16 November 2009

Fiber Art.

Yesterday was my second Ravelversary! For those of you that are not fiber geeks, it means I've been a member of Ravelry for two years. It's a wonderful website, the future of the intertubes, if you will, and surely worthy of its own post. On this momentous occasion, however, I feel inspired to let you know how I view fiber these days.

This is my first handspun, hand-dyed, hand knit sweater. It's definitely not perfect. It's heavy and a little sloppy, and the skeins didn't take the dye exactly the same, but I love it. It's snuggly and fuzzy, it knit up quickly, and it makes me happy. Mostly because I feel like I've really created something, and no one else will ever have one like it, because the materials, the time, and the feeling of it can never be recreated.

That's what's so fun about fiber these days...I can take wool, or mohair, or ramie, or some other random spinnable fiber (cat hair? recycled soda bottles?) and turn it into something useful. Add some color, and the fun aspect increases even more!

I think this is such a revelation to me because I tend to undervalue what I create. I probably have at least 30 pairs of handknit socks in my drawer right now. I just crank them out, not for the product, but for the ease of travel and process of knitting. Talk to other folks over on Rav, though, and they'll tell you the real story...handknit socks are a definite commodity to some folks. Highly prized, highly coveted commodities. High quality sock yarn is expensive...a basic yarn can cost $10-15 per pair, and hand-dyed sock yarn can cost more than $20 per pair. So materials are expensive. Most experienced knitters would say it takes 10-12 hours to knit a pair, so at minimum wage, just labor would cost at least $60. It would not be out of the question for a knitter to charge at least $75 for a pair of handknit socks. Let's not get started on the hand-dyed, hand-spun aspect, either. I refuse to think of them as costing that much, though, because I walk on them everyday!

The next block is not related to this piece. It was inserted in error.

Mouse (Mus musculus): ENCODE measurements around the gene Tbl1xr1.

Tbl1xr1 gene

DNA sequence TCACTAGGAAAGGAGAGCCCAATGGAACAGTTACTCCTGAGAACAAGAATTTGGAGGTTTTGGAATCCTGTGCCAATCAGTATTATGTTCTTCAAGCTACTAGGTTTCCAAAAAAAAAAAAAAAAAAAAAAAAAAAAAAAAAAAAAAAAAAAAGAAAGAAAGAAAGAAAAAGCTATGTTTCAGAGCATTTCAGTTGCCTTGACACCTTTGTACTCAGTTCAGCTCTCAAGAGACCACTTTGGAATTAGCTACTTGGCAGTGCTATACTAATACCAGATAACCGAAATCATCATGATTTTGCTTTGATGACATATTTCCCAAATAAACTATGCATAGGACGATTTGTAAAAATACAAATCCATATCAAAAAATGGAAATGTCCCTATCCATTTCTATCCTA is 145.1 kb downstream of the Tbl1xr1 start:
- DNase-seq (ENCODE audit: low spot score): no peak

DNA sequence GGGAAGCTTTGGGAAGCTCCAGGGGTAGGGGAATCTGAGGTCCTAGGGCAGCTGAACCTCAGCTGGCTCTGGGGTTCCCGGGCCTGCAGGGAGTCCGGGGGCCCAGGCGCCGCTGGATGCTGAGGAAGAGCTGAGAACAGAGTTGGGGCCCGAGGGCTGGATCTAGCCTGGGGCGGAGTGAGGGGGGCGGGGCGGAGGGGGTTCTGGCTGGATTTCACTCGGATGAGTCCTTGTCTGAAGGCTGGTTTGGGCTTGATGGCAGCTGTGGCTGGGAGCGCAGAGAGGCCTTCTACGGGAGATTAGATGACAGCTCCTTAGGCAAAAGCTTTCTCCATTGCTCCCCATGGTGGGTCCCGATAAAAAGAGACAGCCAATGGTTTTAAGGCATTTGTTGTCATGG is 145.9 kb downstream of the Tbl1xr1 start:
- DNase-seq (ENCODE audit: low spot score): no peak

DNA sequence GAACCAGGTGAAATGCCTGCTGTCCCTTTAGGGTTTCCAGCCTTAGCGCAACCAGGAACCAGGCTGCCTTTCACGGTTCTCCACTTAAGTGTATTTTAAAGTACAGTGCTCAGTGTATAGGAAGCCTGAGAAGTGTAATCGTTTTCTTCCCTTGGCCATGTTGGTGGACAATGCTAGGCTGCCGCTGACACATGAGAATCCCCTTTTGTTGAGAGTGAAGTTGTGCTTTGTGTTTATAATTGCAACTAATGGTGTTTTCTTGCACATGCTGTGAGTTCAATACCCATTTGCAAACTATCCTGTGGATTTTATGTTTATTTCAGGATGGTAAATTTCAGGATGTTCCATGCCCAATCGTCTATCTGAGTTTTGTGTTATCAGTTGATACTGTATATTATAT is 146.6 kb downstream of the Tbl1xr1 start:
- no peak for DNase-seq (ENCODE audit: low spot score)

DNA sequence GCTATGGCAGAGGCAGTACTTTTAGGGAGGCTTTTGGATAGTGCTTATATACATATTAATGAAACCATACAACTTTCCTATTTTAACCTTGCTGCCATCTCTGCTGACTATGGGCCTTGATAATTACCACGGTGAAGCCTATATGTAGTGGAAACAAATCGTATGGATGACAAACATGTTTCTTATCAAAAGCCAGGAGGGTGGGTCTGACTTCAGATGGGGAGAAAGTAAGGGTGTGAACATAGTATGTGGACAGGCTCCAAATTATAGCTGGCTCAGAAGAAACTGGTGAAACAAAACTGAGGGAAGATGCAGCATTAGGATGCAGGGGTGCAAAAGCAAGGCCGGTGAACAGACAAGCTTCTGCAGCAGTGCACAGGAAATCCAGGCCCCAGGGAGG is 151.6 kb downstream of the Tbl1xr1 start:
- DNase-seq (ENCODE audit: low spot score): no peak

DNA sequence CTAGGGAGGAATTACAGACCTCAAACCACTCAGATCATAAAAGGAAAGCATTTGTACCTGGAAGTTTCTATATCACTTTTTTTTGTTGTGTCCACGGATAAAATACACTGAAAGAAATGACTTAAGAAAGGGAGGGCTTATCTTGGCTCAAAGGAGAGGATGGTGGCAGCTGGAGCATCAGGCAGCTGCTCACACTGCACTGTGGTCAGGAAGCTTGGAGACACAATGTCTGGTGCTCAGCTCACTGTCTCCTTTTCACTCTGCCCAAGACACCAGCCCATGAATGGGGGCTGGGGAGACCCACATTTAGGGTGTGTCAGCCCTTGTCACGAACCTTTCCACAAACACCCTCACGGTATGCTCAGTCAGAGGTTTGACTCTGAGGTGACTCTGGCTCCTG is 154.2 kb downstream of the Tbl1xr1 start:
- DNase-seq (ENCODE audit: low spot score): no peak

All of this musing basically adds up to one key concept: I create fiber art, but I don't like to constantly view it as art. I really like to share fiber stuff with other people, and I like to think of my creations as warm, fuzzy, hugs. I joke with people sometimes that if everyone were knitting when their hands were idle, there would be no more cold feet (or hands, or heads, or necks). But I really mean it. I knit for utility, sometimes for pretty, and mostly to keep my hands busy.

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